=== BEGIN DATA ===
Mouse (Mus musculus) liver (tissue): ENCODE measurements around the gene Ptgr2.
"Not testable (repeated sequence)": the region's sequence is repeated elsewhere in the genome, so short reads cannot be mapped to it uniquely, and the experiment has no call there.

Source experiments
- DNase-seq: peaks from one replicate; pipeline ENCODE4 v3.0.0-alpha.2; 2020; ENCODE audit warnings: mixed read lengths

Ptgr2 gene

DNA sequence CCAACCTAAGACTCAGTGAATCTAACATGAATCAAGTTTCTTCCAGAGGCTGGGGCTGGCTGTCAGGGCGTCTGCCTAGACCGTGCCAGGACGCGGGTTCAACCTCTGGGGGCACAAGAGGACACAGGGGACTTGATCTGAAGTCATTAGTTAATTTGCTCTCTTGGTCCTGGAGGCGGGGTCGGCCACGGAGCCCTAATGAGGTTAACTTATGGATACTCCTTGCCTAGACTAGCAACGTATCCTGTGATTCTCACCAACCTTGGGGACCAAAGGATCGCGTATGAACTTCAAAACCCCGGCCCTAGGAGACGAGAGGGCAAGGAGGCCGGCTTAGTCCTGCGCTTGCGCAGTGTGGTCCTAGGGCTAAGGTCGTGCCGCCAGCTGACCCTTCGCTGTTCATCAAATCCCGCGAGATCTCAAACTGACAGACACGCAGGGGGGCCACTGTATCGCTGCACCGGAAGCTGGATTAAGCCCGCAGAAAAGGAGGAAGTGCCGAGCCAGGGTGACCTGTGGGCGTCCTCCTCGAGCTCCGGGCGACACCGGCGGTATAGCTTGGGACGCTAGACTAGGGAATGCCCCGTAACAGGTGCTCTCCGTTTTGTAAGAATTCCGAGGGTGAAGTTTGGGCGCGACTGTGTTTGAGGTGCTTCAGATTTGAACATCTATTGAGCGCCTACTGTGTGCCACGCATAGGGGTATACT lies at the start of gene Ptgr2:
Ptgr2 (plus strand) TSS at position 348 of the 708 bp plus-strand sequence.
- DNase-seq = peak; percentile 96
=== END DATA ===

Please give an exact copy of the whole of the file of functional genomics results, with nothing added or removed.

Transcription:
Mouse (Mus musculus) liver (tissue): ENCODE measurements around the gene Ptgr2.
"Not testable (repeated sequence)": the region's sequence is repeated elsewhere in the genome, so short reads cannot be mapped to it uniquely, and the experiment has no call there.

Source experiments
- DNase-seq: peaks from one replicate; pipeline ENCODE4 v3.0.0-alpha.2; 2020; ENCODE audit warnings: mixed read lengths

Ptgr2 gene

DNA sequence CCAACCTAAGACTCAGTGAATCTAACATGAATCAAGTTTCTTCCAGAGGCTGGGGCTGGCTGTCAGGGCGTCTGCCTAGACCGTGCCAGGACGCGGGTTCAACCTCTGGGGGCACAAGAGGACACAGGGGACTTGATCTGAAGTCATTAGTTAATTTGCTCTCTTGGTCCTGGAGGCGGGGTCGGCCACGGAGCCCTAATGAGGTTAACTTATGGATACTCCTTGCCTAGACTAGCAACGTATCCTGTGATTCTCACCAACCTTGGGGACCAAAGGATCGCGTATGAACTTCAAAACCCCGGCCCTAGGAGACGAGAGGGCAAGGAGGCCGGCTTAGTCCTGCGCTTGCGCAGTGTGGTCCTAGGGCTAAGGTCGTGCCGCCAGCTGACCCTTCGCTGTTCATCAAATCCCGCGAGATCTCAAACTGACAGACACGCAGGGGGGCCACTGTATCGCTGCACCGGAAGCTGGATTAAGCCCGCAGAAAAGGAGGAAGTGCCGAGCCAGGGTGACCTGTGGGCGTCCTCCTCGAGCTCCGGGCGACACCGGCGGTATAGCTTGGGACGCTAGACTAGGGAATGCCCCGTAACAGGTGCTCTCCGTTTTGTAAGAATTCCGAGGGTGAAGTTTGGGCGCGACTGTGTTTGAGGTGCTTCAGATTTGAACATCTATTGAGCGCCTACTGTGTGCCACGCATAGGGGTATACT lies at the start of gene Ptgr2:
Ptgr2 (plus strand) TSS at position 348 of the 708 bp plus-strand sequence.
- DNase-seq = peak; percentile 96